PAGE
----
Trumpeter Swan

The trumpeter swan was nearly hunted to extinction for it’s skin, feather, meat and eggs in the early 1900’s.  Protection, habitat restoration and reintroduction have allowed the trumpeter swan to make an amazing comeback.  Today the species in no longer considered in danger of extinction.

Hyacinth Macaw

Two toes point forward and two toes points backward, allowing the hyacinth macaw to maintain a secure grip on a tree branch. The hyacinth macaw’s strong, hooked beak is designed for cracking open nuts, a favorite of which is the oil palm nut.

Boat-billed Heron

Roosting in the trees during the day, the boat-billed heron comes down at dusk to hunt.  Standing still in shallow water, the heron waits for small aquatic creatures to pass by and scoops them up with its wide bill.

Red-tailed Hawk

Preferring open country, the red-tailed hawk is often spotted atop telephone poles and tree branches alongside roads. From there, it can scan the ground below for small rodents or other prey. It also searches for prey as it soars high above on broad wings. A hawk’s eyesight is eight times better than our own.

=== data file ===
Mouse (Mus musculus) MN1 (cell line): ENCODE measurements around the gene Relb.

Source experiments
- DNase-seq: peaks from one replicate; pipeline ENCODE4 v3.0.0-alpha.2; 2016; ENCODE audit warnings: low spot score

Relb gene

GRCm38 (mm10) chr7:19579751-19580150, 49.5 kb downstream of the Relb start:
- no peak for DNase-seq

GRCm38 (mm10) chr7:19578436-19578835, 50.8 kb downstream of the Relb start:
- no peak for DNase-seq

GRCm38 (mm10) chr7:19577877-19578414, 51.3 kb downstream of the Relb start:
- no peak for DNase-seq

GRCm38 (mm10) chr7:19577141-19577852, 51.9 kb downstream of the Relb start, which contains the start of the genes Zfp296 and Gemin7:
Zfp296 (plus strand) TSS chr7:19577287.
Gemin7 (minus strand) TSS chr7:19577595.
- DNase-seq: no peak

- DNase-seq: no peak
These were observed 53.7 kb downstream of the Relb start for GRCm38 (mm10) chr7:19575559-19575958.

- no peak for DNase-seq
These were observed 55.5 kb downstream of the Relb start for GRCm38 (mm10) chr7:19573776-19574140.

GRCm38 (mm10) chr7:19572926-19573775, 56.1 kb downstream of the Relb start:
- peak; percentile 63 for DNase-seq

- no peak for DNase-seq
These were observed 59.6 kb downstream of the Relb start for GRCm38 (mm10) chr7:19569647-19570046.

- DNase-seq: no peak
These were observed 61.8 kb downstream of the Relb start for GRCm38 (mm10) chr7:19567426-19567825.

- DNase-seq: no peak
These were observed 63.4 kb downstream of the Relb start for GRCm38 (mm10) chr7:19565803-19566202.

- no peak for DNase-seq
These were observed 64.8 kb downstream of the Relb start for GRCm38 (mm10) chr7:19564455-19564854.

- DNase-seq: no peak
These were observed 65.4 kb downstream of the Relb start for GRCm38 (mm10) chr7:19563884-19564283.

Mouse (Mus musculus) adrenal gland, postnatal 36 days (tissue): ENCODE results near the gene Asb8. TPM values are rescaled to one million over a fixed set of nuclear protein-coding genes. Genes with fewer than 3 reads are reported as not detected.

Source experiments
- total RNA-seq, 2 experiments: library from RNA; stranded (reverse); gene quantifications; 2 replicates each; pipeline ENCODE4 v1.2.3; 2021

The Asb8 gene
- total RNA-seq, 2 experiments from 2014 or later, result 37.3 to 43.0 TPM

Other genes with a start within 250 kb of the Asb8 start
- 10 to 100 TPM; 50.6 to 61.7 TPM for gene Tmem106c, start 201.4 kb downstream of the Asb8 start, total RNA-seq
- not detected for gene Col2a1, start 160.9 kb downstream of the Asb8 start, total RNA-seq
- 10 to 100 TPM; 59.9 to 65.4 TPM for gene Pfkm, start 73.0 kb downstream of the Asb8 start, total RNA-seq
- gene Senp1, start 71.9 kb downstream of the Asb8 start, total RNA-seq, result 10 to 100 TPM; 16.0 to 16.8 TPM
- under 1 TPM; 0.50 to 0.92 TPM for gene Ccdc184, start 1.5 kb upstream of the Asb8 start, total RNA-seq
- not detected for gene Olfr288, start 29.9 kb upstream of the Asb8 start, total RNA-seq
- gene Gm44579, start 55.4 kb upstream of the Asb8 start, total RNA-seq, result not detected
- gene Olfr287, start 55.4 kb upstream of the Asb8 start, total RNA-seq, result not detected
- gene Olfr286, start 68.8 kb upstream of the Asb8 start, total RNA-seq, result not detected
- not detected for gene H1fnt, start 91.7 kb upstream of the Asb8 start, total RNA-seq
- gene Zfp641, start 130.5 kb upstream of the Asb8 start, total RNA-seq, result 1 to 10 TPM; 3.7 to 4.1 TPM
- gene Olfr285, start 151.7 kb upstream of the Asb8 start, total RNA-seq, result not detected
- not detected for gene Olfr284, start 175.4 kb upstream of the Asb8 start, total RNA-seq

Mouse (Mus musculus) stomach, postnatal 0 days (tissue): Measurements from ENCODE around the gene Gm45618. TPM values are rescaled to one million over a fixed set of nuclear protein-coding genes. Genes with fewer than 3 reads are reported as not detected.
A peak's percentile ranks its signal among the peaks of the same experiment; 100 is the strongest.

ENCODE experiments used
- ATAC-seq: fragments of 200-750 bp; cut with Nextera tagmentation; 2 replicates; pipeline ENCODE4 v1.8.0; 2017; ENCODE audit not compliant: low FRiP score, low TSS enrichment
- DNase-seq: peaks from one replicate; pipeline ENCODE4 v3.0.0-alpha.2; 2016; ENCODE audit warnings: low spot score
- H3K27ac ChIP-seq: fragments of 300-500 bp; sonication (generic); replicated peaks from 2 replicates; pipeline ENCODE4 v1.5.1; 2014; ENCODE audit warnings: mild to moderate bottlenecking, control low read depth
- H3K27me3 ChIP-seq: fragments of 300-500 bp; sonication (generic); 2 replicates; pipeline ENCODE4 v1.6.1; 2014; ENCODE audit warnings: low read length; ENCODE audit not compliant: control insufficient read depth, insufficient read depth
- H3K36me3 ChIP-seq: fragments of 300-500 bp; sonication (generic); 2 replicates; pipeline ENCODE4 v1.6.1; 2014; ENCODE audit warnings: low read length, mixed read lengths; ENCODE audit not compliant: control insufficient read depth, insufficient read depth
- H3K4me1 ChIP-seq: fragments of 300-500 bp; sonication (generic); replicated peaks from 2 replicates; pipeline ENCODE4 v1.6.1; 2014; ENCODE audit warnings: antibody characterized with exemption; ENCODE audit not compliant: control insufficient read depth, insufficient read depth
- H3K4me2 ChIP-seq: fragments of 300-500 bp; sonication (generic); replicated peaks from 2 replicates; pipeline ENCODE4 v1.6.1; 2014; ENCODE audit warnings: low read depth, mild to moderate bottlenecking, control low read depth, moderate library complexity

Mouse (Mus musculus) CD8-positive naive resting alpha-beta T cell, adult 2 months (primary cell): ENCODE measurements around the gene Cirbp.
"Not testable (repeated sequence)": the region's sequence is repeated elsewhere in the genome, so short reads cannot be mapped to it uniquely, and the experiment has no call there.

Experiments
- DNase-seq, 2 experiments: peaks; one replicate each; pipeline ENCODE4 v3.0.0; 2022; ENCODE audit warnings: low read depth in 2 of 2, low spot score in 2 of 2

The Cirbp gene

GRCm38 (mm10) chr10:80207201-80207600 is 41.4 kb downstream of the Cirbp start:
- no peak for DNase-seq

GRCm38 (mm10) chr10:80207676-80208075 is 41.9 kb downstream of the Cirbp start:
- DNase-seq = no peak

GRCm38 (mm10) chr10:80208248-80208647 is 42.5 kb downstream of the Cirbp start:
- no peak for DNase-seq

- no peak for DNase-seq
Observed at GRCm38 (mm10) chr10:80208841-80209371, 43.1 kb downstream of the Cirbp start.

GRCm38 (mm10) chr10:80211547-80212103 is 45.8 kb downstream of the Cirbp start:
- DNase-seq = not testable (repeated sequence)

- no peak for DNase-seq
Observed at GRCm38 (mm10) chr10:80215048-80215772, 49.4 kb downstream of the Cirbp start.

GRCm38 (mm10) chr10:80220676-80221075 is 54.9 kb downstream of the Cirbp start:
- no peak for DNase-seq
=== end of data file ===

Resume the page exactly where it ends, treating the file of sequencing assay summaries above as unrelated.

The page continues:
Large and heavy with shaggy, fur-like feathers, the emu cannot fly. Instead it walks, sometimes over great distances, in search of seeds and berries. When threatened, perhaps by a pack of dingoes, the emu runs at a surprising speed of up to 30 miles per hour.

Bald Eagle

In the 1960’s, populations of our national symbol, the bald eagle, fell drastically.  Pesticides such as DDT accumulated in their prey and thus bald eagles, leading to infertile eggs or eggshells that were too thin.  Protection of the bald eagle and its habitat, banning of some pollutants and breeding and reintroduction are helping populations recover.

Eurasian Eagle Owl

With wings that can span up to six feet, the Eurasian eagle owl is one of the largest owls in the world. Its powerful yet silent wings enable this night hunter to stealthily swoop down and scoop up prey. They can even catch other birds in mid-air.

Rhinoceros Hornbill

The rhinoceros hornbill is named for the rhino horn-shaped casque on its beak, which may be used in fighting, to amplify its calls, for courtship displays, or just to knock down fruit for eating. Hornbills have very interesting nesting habits.

Red and Yellow Barbet

All members of a small family group of red and yellow barbets help feed and raise the young. To defend their territory, the dominant breeding pair sings a synchronized duet, which sounds like a repeating “red’n yell-ow”. They will also mob hawks or other intruders.

Raggiana Bird-of-paradise

The bird-of-paradise is famous for the male’s spectacular tail feathers, which grow up to three feet long. Generally solitary birds, males and females only come together to mate. Males gather in a common area called a lek to impress the ladies with an elaborate dance and display.